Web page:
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made more noise than all the rest of
the athletes combined and his exam
ple toned up the remaining athletes.
He handled all his fielding chances
competently and knocked one ball
with great force, though it went for
Here is a word of kindly censure
for Ray S chalk, our dandy catcher.
With the Sox in a hot battle for the
top, Schalk is needed in every in
ning of the every game. The team
as a whole suffers when he is ab
sent, for he isthe most valuable man
on the roster, despite the batting
prowess of. Jackson, Ed Collins and
a few more. Schalk is both an indi
vidual star and a team player.
He' kicked on a pitch that Umpire
Dineen called a ball so strenuously
that he was chased. Ray was as bel
ligrent as ever in his life and yelled
so loudly at the umpire he could be
heard all over the field. The protest
was right and should have been en
tered, but not in such a way as to
draw a dismissal.
Such decisions are never changed
and players should begin to realize
this fact. Ray's zeal was commend
able, but it was over-played, and his
exit almost resulted in disaster, for
Mo'eller stole a base on Jack Lapp
that nearly brought defeat to the
Cobb is second to Speaker as a
batter so far, but he is the Detroit
team, just the same. With the score
tied in the tenth against the Browns,
he beat out an infield hit, stole sec
ond, went to third, though the ball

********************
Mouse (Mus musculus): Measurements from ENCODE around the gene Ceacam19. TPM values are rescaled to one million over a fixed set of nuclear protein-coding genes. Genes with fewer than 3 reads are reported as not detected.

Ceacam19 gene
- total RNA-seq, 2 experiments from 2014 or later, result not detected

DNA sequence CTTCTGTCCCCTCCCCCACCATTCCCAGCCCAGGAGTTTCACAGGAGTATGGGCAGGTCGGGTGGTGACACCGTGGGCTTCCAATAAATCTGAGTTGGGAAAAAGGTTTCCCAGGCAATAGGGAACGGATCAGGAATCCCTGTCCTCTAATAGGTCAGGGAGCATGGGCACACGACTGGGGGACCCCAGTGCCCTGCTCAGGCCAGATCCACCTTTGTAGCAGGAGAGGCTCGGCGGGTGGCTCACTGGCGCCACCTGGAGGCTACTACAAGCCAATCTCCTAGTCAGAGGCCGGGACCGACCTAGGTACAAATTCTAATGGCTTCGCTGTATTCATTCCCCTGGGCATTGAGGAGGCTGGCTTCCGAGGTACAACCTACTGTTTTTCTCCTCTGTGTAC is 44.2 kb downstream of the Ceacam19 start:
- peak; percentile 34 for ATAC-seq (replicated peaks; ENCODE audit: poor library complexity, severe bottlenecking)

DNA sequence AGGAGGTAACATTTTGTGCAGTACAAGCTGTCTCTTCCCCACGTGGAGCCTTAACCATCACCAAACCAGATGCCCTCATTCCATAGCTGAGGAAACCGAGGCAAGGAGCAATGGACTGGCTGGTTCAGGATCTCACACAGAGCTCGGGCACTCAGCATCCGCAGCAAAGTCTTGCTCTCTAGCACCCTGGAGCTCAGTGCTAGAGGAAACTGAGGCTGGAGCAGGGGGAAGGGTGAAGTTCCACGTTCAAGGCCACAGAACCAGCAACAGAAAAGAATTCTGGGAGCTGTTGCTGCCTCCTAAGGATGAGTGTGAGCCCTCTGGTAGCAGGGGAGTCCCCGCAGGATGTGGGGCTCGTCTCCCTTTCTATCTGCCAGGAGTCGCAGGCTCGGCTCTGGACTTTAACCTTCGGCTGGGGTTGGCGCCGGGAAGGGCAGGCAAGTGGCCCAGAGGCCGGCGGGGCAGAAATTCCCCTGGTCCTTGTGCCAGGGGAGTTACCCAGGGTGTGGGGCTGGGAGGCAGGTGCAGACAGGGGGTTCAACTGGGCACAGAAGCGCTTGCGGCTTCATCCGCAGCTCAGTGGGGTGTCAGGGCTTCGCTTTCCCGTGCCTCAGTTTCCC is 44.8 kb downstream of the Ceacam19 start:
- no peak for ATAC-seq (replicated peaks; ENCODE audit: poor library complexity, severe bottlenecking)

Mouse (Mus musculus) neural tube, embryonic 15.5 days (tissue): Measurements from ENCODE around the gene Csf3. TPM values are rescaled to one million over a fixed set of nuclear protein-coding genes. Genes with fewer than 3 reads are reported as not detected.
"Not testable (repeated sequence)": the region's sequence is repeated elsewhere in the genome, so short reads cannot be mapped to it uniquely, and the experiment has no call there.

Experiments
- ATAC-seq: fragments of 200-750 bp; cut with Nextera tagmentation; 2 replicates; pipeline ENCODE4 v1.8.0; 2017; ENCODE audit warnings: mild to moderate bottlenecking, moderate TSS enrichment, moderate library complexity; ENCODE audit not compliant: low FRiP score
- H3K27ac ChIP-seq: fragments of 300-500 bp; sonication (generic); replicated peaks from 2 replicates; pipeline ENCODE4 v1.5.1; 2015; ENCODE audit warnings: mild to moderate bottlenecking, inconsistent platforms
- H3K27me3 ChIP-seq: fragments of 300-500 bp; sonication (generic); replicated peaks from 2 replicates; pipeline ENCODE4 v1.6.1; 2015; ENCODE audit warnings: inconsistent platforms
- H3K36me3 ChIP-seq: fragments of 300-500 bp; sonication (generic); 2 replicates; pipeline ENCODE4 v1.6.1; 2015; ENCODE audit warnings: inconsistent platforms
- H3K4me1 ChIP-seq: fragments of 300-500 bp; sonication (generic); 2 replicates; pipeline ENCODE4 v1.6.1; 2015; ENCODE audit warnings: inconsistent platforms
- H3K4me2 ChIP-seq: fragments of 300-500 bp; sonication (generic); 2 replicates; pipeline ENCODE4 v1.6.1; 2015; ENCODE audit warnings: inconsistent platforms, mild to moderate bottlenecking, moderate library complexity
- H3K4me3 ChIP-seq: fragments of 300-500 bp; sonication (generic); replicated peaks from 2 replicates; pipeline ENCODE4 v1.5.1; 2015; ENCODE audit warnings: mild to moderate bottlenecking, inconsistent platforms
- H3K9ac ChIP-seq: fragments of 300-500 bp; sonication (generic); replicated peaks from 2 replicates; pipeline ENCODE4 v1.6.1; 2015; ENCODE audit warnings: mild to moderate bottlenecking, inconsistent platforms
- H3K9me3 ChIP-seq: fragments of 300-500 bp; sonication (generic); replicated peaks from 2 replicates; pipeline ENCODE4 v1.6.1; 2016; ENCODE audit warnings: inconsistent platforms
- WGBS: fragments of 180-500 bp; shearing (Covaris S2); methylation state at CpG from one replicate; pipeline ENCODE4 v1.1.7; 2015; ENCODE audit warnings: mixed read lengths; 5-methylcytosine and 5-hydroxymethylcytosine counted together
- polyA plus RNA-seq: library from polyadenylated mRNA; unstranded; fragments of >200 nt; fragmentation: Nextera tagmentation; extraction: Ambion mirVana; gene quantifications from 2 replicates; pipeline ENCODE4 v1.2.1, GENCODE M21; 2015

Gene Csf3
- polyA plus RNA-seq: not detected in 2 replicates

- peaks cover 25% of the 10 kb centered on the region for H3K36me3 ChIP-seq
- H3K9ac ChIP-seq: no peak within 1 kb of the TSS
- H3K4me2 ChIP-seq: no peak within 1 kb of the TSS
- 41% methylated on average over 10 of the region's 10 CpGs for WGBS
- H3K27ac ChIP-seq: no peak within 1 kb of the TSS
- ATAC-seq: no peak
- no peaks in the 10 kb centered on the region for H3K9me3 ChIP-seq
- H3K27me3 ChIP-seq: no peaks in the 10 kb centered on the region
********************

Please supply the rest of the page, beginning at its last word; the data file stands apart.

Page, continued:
traveled directly to a waiting out
fielder and was quickly relayed, then
came home with the winning run on
a bounder directly into the hands of
the fast-fielding Sisler. Old Tyrus
may be slipping, but a lot of us would
like to slip the same way.
Observe the position of Pat Moran
and his Phils. They are in first place,
after a long chase, and seem In a fair
way to remain there on the strength
of the 'pitching of Alexander, Dem
aree and Rixey and the batting of
some fellows formerly lightly re
garded. Moran won a pennant last season
in a league that was figured a joke.
In any other year, opined the ex
perts, he would have been lucky to
get in the first division, and a second
section berth was held open for him
this season. But Pat kept his men
hammering along at an even gait,,
never showing any great flash and
never slumping dismally, waiting for
some one else to crack.
His chance came in. a five-game
series with Brooklyn. The quintet
of games were swept. Stallings, Mc
Graw, Mack, Jones and a few others
are heralded as miracle men and
super-pilots, but Pat, with poor ma
terial, has been more Impressive.
Brooklyn split with Giants, Benton
trying to pitch both games for New"
York. Cheney was the Dodger loser.
And recently ' Larry has been ex
tremely soft for any club he has
faced. When he was going great
guns at one period of the season
there were loud guffaws and harsh
criticism of Roger Bresnahan for
trading him when Roger headed the
But maybe Roger knew something.
Cheney never was a big league star
and never will be. He is the type
that flashes for a time, but he cant
sustain a record. No man who makes
as many wild pitches and. deals as
many passes as Larry is going to set
the big league tent afire. Yesterday
he passed three, hit one and made, a
wild pitch. Great stress was laid on
his early string of eight straight vic
tories. But among the eight was a
game in which the Cubs knocked
him out in three innings, making
three runs. Fortunately,, the Dodg
ers had four at the time Larry was
hammered and he got a technical
win. Of such performances are rec
ords composed, showing how much
they are worth.
Earl Smith, outfielder, secured
from Omaha, will join the Cubs In
Pittsburgh, Jacobson, the third A
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